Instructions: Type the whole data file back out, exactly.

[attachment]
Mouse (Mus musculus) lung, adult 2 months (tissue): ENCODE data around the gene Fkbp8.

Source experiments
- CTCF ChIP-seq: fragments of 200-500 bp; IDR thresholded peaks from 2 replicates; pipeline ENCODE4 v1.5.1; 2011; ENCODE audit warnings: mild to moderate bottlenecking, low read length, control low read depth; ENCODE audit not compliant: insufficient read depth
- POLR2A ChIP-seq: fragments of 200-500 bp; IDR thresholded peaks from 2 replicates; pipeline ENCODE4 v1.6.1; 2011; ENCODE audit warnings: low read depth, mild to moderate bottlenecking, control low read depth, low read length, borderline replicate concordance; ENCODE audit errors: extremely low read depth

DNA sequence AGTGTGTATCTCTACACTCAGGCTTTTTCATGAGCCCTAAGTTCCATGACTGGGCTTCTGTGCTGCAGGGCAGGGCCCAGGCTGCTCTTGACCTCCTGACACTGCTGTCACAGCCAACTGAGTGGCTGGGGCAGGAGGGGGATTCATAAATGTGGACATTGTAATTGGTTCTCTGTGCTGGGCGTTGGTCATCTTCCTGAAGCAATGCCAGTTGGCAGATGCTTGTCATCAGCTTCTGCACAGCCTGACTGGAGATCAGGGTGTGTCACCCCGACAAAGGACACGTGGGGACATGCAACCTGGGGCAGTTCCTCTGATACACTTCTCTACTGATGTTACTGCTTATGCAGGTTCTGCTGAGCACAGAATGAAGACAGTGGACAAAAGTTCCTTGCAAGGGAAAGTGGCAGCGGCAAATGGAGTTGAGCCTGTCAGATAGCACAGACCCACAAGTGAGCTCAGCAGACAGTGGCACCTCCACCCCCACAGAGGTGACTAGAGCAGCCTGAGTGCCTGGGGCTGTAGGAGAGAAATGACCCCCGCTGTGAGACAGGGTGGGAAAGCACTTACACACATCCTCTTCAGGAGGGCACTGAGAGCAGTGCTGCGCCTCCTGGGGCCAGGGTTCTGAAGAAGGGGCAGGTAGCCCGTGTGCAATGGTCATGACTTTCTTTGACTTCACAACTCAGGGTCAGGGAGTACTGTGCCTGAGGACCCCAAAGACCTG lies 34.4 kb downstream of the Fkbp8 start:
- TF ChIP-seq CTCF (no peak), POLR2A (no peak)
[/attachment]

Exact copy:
Mouse (Mus musculus) lung, adult 2 months (tissue): ENCODE data around the gene Fkbp8.

Source experiments
- CTCF ChIP-seq: fragments of 200-500 bp; IDR thresholded peaks from 2 replicates; pipeline ENCODE4 v1.5.1; 2011; ENCODE audit warnings: mild to moderate bottlenecking, low read length, control low read depth; ENCODE audit not compliant: insufficient read depth
- POLR2A ChIP-seq: fragments of 200-500 bp; IDR thresholded peaks from 2 replicates; pipeline ENCODE4 v1.6.1; 2011; ENCODE audit warnings: low read depth, mild to moderate bottlenecking, control low read depth, low read length, borderline replicate concordance; ENCODE audit errors: extremely low read depth

DNA sequence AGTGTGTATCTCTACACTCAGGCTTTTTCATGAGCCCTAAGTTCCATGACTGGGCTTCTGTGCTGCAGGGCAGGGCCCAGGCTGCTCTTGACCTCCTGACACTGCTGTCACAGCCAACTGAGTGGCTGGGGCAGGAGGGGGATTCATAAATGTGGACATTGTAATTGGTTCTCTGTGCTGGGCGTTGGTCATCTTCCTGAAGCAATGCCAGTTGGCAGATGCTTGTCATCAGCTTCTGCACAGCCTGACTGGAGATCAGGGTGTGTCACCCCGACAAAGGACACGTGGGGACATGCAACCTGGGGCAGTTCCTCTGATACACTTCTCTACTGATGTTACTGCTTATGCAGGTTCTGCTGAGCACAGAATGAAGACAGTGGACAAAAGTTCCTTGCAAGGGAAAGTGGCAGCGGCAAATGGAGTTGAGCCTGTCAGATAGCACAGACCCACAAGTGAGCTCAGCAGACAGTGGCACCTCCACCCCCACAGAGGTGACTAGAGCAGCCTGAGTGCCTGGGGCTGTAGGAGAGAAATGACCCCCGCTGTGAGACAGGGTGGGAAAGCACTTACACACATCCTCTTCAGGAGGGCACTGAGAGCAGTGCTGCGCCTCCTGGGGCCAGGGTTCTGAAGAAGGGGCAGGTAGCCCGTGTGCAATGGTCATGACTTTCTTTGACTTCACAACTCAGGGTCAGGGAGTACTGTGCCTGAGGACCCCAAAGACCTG lies 34.4 kb downstream of the Fkbp8 start:
- TF ChIP-seq CTCF (no peak), POLR2A (no peak)